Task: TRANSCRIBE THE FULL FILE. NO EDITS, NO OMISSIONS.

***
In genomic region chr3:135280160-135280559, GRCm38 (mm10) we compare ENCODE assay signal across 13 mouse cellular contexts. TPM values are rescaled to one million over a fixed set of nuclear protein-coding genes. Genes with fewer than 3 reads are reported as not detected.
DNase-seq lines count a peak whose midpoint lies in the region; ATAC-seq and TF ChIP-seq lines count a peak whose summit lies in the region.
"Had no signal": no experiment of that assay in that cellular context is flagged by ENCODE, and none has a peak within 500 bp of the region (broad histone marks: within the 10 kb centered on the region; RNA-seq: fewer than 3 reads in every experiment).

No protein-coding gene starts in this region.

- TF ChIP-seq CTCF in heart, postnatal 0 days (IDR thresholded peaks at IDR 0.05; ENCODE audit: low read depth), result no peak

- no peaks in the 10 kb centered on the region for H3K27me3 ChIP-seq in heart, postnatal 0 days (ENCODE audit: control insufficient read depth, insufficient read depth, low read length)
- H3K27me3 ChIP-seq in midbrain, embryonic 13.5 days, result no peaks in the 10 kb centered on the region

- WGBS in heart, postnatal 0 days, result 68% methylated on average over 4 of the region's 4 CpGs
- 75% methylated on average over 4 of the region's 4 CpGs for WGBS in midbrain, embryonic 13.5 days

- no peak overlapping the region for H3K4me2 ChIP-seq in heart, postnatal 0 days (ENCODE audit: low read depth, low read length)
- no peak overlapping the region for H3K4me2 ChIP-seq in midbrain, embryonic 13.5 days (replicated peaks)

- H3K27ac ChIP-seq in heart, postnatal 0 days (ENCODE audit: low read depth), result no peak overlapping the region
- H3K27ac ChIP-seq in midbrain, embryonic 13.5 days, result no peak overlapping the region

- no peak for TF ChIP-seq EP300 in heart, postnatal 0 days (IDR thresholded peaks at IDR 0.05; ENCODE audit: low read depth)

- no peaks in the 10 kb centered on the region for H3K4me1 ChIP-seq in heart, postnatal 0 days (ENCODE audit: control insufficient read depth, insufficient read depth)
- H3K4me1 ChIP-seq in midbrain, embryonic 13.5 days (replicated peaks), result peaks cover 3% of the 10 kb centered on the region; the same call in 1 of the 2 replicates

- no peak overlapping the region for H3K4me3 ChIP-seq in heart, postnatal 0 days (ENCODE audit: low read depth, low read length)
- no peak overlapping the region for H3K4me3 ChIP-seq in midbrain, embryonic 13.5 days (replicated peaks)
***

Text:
In genomic region chr3:135280160-135280559, GRCm38 (mm10) we compare ENCODE assay signal across 13 mouse cellular contexts. TPM values are rescaled to one million over a fixed set of nuclear protein-coding genes. Genes with fewer than 3 reads are reported as not detected.
DNase-seq lines count a peak whose midpoint lies in the region; ATAC-seq and TF ChIP-seq lines count a peak whose summit lies in the region.
"Had no signal": no experiment of that assay in that cellular context is flagged by ENCODE, and none has a peak within 500 bp of the region (broad histone marks: within the 10 kb centered on the region; RNA-seq: fewer than 3 reads in every experiment).

No protein-coding gene starts in this region.

- TF ChIP-seq CTCF in heart, postnatal 0 days (IDR thresholded peaks at IDR 0.05; ENCODE audit: low read depth), result no peak

- no peaks in the 10 kb centered on the region for H3K27me3 ChIP-seq in heart, postnatal 0 days (ENCODE audit: control insufficient read depth, insufficient read depth, low read length)
- H3K27me3 ChIP-seq in midbrain, embryonic 13.5 days, result no peaks in the 10 kb centered on the region

- WGBS in heart, postnatal 0 days, result 68% methylated on average over 4 of the region's 4 CpGs
- 75% methylated on average over 4 of the region's 4 CpGs for WGBS in midbrain, embryonic 13.5 days

- no peak overlapping the region for H3K4me2 ChIP-seq in heart, postnatal 0 days (ENCODE audit: low read depth, low read length)
- no peak overlapping the region for H3K4me2 ChIP-seq in midbrain, embryonic 13.5 days (replicated peaks)

- H3K27ac ChIP-seq in heart, postnatal 0 days (ENCODE audit: low read depth), result no peak overlapping the region
- H3K27ac ChIP-seq in midbrain, embryonic 13.5 days, result no peak overlapping the region

- no peak for TF ChIP-seq EP300 in heart, postnatal 0 days (IDR thresholded peaks at IDR 0.05; ENCODE audit: low read depth)

- no peaks in the 10 kb centered on the region for H3K4me1 ChIP-seq in heart, postnatal 0 days (ENCODE audit: control insufficient read depth, insufficient read depth)
- H3K4me1 ChIP-seq in midbrain, embryonic 13.5 days (replicated peaks), result peaks cover 3% of the 10 kb centered on the region; the same call in 1 of the 2 replicates

- no peak overlapping the region for H3K4me3 ChIP-seq in heart, postnatal 0 days (ENCODE audit: low read depth, low read length)
- no peak overlapping the region for H3K4me3 ChIP-seq in midbrain, embryonic 13.5 days (replicated peaks)